Apr 11, 2017 03:09 PM EDT
If you cannot tolerate foods that have gluten, you have what is called celiac disease. Your digestive system goes for a toss if you have celiac disease, as your immune system mistakes gluten to be a harmful substance.
It's all because of a common virus, which is probably due to genetics. Even if 30 percent of Americans carry the genes that make them vulnerable, only one percent of Americans have the disease. Yet not everyone exposed to the risk genes actually gets the illness.
Dr. Terence Dermody, who chairs the Department of Pediatrics at the University of Pittsburgh, and is an author of the new study published in Science explains that it could be a viral infection. With another team led by Bana Jabri of the University of Chicago, he conducted experiments to study reovirus that infects most Americans in childhood. It is not thought to be harmful. The team took some mice and genetically engineered them to contract the celiac disease. They then made the mice vulnerable to reovirus and gave them gluten.
Immediately, the mice developed an immunological response-fighting gluten just like humans who have celiac disease, according to Dermody. Patients with celiac disease also showed symptoms of diarrhea and gastrointestinal distress. Dermody said that when the virus and gluten enter the system simultaneously, the immune system thinks that the gluten-containing food is dangerous.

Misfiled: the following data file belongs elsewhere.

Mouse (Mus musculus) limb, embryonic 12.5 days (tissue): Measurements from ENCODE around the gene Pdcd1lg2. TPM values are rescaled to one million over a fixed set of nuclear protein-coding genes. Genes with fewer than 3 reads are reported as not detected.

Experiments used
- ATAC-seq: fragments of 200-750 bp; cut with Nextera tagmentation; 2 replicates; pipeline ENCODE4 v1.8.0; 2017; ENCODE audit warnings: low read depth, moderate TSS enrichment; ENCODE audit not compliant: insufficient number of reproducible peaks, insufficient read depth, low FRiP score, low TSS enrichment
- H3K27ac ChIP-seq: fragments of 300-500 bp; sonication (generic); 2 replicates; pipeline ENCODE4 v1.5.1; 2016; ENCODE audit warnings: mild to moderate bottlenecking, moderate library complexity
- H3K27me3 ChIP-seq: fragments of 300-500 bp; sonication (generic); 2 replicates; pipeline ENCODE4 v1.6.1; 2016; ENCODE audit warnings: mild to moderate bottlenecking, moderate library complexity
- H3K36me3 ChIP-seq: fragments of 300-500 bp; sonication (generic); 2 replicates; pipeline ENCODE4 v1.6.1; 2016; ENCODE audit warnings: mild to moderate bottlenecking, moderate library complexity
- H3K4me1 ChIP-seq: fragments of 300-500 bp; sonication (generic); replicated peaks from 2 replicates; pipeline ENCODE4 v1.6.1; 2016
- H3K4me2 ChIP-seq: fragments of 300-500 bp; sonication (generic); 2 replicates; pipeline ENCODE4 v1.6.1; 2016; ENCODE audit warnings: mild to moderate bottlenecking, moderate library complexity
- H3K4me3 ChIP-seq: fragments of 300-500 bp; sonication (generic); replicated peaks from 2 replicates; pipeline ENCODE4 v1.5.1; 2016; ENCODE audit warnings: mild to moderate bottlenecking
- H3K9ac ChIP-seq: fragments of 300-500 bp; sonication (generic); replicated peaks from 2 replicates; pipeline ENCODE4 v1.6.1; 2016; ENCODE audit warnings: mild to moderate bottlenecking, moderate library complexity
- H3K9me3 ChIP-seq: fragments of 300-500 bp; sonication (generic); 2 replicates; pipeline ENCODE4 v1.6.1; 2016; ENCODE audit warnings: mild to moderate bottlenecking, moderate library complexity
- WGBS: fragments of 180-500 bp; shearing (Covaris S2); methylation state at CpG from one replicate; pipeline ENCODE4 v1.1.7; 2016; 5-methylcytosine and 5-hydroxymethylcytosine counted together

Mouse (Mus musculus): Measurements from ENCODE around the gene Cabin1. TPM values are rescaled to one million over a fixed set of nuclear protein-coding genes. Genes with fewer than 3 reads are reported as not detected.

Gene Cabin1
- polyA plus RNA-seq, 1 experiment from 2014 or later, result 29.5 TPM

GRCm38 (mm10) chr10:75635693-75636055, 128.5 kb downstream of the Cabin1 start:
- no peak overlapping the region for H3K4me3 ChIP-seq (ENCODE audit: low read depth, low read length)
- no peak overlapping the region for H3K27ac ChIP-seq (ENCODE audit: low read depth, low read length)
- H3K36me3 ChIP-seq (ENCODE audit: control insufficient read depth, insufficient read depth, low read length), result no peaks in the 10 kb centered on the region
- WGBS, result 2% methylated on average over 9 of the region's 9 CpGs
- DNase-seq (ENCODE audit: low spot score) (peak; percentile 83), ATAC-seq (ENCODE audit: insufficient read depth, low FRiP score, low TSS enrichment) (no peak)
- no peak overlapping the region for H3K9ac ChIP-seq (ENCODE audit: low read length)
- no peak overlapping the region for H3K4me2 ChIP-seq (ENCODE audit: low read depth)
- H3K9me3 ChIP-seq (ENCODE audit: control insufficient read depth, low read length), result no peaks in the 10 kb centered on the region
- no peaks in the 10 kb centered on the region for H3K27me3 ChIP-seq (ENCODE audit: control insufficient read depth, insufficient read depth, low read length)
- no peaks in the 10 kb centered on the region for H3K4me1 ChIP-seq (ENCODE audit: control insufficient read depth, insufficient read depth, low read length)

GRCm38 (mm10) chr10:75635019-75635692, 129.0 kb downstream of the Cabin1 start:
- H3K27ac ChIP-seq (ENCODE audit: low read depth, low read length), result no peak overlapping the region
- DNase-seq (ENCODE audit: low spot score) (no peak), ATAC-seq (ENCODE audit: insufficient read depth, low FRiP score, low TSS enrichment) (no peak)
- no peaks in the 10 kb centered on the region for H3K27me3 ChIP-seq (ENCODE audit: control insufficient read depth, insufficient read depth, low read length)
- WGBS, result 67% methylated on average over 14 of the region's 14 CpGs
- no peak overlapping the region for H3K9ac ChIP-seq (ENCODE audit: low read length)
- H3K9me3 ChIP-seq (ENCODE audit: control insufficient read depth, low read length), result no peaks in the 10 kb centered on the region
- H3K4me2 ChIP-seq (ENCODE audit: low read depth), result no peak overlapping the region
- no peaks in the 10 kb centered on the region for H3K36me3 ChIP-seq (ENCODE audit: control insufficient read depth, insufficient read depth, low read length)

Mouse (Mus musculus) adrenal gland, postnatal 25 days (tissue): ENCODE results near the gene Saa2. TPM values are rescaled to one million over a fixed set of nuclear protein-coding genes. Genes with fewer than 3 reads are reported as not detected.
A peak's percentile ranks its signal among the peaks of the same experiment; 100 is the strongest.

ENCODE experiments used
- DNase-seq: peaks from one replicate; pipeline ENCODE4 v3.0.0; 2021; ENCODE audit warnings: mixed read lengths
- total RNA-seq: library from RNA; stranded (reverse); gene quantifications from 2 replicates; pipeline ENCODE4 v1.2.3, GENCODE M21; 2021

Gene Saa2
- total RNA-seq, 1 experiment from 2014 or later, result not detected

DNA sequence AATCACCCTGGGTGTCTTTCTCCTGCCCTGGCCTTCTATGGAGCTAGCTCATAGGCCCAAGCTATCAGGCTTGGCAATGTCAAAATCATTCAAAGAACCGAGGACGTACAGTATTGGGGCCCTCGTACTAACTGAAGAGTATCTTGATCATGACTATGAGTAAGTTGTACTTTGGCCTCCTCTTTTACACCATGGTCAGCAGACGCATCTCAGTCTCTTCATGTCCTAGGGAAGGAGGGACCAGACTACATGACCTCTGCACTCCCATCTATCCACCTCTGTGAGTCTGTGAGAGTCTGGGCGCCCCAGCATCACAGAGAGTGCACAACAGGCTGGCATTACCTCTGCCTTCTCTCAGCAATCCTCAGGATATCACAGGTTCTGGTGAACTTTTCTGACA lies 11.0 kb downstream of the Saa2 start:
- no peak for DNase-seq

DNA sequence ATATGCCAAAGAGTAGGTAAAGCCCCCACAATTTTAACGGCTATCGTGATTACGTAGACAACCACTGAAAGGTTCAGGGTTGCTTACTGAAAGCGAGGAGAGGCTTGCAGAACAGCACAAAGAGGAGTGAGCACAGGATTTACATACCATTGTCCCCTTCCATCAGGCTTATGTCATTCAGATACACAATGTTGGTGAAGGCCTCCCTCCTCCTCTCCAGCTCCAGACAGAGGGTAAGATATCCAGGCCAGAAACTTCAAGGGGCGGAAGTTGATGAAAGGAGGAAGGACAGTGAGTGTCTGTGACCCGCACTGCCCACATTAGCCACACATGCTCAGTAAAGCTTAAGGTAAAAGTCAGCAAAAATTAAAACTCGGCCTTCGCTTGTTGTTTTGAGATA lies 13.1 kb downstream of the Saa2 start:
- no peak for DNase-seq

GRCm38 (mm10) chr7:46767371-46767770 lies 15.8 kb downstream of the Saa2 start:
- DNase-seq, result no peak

"We have been studying reovirus for some time, and we were surprised by the discovery of a potential link between reovirus and celiac disease," said Terence Dermody, according to New Atlas.
Next, the team examined the antibody levels to various viruses among humans. They discovered that patients with celiac disease show higher levels of reovirus-specific antibodies. The next stage of the study is likely to involve children who carry the risk genes. To protect them, they could be vaccinated against Reovirus.
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